3. Costa C.D.N. Seneca. Medea 1973 Oxford
4. Courtney E. A Commentary on the Satires of Juvenal 1980 London
5. Dahlmann H. Cornelius Severus 1975 Wiesbaden
6. Dahlmann H. "Das Fragment des Cn. Cornelius Gaetulicus (FPL Mor. S. 123)" Studi di poesia in onore di Antonio Traglia 1979 Rome 657 667 [no author]
7. Gruber J. Kommentar zu Boethius De Consolatione Philosophiae 2006 Berlin/New York http://dx.doi.org/10.1515/9783110902280
8. Håkanson L. Silius Italicus: kritische und exegetische Bemerkungen 1976 Lund
9. Hine H.M. An Edition with Commentary of Seneca, Natural Questions, Book Two 1981 New York
10. Hine H.M. Seneca. Medea 2000 Warminster
11. Housman A.E. "Fragmenta poetarum" CR 1935 Vol 49 166 168
12. Hutchinson G.O. Hellenistic Poetry 1988 Oxford
13. Innes D.C. "Gigantomachy and Natural Philosphy" CQ 1979 Vol 29 165 171 http://dx.doi.org/10.1017/S000983880003528X
14. Kendell S.A.H. Magnus Felix Ennodius. A Gentleman of the Church 2000 Ann Arbor
15. Kißel W. Aules Persius Flaccus. Satiren 1990 Heidelberg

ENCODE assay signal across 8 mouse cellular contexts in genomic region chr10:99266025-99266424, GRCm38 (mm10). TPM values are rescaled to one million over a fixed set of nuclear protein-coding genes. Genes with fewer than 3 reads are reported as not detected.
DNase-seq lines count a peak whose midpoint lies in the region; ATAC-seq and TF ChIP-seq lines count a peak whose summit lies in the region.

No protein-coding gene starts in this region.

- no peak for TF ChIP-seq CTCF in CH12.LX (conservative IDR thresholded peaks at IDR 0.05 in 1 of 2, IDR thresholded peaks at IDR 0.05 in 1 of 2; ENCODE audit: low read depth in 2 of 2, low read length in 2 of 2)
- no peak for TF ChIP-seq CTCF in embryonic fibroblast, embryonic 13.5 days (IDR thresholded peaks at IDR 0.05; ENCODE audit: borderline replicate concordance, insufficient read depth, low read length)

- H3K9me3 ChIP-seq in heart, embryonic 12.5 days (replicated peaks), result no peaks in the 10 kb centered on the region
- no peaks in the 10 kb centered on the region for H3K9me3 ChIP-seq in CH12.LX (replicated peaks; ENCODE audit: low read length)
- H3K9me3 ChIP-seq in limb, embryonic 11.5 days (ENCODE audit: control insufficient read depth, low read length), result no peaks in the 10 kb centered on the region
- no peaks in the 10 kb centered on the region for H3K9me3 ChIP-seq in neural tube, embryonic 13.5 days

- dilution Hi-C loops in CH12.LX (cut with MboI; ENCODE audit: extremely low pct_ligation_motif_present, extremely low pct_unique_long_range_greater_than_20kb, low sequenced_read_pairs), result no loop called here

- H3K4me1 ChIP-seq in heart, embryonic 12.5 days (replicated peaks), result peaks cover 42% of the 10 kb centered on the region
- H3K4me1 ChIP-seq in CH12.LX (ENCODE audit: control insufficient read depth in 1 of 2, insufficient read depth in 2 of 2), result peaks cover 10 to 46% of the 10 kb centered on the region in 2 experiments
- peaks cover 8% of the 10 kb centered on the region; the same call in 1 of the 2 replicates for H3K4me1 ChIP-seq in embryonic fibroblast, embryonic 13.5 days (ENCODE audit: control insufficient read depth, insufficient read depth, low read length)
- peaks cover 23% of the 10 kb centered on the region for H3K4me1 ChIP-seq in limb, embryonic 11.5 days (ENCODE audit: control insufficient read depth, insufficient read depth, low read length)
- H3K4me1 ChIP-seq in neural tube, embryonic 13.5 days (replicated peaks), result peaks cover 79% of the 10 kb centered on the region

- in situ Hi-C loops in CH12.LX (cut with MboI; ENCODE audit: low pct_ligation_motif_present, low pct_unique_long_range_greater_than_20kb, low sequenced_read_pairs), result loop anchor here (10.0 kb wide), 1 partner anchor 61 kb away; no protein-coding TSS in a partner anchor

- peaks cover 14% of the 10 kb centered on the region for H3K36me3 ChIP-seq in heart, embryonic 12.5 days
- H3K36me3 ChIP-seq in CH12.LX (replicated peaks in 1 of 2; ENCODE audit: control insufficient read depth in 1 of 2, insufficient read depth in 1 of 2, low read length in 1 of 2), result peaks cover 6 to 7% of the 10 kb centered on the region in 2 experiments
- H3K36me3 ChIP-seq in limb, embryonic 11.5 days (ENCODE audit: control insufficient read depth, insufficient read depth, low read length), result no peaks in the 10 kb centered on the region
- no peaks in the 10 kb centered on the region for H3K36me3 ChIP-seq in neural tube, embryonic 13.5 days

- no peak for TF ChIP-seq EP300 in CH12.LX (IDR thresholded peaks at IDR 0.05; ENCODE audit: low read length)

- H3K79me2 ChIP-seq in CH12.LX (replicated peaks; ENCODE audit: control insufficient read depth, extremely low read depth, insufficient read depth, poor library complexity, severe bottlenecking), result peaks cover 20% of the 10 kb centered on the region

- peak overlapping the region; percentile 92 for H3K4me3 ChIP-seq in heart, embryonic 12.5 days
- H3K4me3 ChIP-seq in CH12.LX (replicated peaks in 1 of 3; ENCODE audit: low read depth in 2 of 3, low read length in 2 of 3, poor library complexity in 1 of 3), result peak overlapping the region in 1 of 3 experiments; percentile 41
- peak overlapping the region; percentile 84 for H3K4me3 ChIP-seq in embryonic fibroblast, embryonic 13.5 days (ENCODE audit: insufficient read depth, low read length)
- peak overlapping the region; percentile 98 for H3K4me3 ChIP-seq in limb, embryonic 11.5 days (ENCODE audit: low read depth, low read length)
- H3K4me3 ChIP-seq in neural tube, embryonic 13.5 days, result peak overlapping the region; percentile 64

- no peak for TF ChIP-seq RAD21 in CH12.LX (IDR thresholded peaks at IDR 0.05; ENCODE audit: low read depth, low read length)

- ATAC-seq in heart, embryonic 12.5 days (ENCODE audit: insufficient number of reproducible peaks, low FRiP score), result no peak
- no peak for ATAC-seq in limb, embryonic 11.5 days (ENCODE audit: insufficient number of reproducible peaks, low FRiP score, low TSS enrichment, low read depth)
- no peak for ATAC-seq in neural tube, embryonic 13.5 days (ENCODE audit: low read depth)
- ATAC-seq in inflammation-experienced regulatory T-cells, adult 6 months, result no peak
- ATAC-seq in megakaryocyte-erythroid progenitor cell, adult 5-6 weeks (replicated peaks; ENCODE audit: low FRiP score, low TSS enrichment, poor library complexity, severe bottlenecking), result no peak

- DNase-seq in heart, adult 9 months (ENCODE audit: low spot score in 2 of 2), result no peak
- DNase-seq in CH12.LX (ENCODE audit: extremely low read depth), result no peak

16. Lausberg H. Handbook of Literary Rhetoric 1998 Leiden
17. Mynors R.A.B. Virgil. Georgics 1990 Oxford
18. Nisbet R.G.M. M. Tulli Ciceronis in L. Calpurnium Pisonem oratio 1961 Oxford
19. Nisbet R.G.M. Hubbard M. A Commentary on Horace: Odes, Book 1 1970 Oxford
20. Race W.H. The Classical Priamel from Homer to Boethius 1982 Leiden
21. Reichenberger K. Untersuchungen zur literarischen Stellung der Consolatio Philosophiae 1954 Köln
22. Rothstein M. Sextus Propertius. Elegien 1966 Dublin/Zurich
23. Schotes H.-A. Stoische Physik, Psychologie und Theologie bei Lucan 1969 Bonn
24. Shackleton Bailey D.R. "Echoes of Propertius" Mnemosyne 1952 Vol 5 307 333 http://dx.doi.org/10.1163/156852552X00371
25. Soubiran J. "L’astronomie à Rome" Actes du Colloque tenu à l’Université de Toulouse-Le Mirail 21-23 octobre 1977 1979 Paris 167 183 [no author]
26. Spaltenstein F. Commentaire des Punica de Silius Italicus 1986 Genève
27. Spaltenstein F. Commentaire des Argonautica de Valerius Flaccus (livres 1 et 2) 2002 Brussels
28. Tarrant R.J. Seneca. Agamemnon 1976 Cambridge
29. Traglia A. M. Tulli Ciceronis poetica fragmenta 1967 Milan
30. Vandone G. Appunti su una poetica tardoantica: Ennodio, carm. 1, 7-8 = 26-27V 2004 Pisa
31. Vogel F. Magni Felicis Ennodi opera 1885 Berlin
32. Wooten C.W. Hermogenes on Types of Style 1987 Chapel Hill
http://brill.metastore.ingenta.com/content/journals/10.1163/156852511x547794
Loading
Loading

Article metrics loading...

/content/journals/10.1163/156852511x547794
2012-01-01
2016-12-05

Sign-in

Can't access your account?
  • Key

  • Full access
  • Open Access
  • Partial/No accessInformation